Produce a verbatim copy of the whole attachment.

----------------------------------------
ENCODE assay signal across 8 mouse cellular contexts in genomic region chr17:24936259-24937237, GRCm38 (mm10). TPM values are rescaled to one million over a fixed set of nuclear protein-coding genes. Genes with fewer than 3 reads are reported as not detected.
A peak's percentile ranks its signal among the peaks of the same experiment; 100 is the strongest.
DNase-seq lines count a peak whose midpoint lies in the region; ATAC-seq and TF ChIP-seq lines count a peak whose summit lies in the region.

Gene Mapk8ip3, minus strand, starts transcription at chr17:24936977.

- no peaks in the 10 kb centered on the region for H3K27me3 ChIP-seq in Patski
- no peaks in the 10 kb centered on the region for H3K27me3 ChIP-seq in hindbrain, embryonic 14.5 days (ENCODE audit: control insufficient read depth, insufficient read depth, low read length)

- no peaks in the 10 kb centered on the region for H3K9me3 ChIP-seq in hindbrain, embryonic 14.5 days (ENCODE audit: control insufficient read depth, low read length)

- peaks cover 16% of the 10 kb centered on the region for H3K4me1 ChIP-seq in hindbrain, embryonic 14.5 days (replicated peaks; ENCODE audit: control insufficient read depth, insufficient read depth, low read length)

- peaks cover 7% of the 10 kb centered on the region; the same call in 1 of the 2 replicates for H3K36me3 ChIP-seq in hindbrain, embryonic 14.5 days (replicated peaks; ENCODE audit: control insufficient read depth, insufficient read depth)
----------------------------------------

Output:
ENCODE assay signal across 8 mouse cellular contexts in genomic region chr17:24936259-24937237, GRCm38 (mm10). TPM values are rescaled to one million over a fixed set of nuclear protein-coding genes. Genes with fewer than 3 reads are reported as not detected.
A peak's percentile ranks its signal among the peaks of the same experiment; 100 is the strongest.
DNase-seq lines count a peak whose midpoint lies in the region; ATAC-seq and TF ChIP-seq lines count a peak whose summit lies in the region.

Gene Mapk8ip3, minus strand, starts transcription at chr17:24936977.

- no peaks in the 10 kb centered on the region for H3K27me3 ChIP-seq in Patski
- no peaks in the 10 kb centered on the region for H3K27me3 ChIP-seq in hindbrain, embryonic 14.5 days (ENCODE audit: control insufficient read depth, insufficient read depth, low read length)

- no peaks in the 10 kb centered on the region for H3K9me3 ChIP-seq in hindbrain, embryonic 14.5 days (ENCODE audit: control insufficient read depth, low read length)

- peaks cover 16% of the 10 kb centered on the region for H3K4me1 ChIP-seq in hindbrain, embryonic 14.5 days (replicated peaks; ENCODE audit: control insufficient read depth, insufficient read depth, low read length)

- peaks cover 7% of the 10 kb centered on the region; the same call in 1 of the 2 replicates for H3K36me3 ChIP-seq in hindbrain, embryonic 14.5 days (replicated peaks; ENCODE audit: control insufficient read depth, insufficient read depth)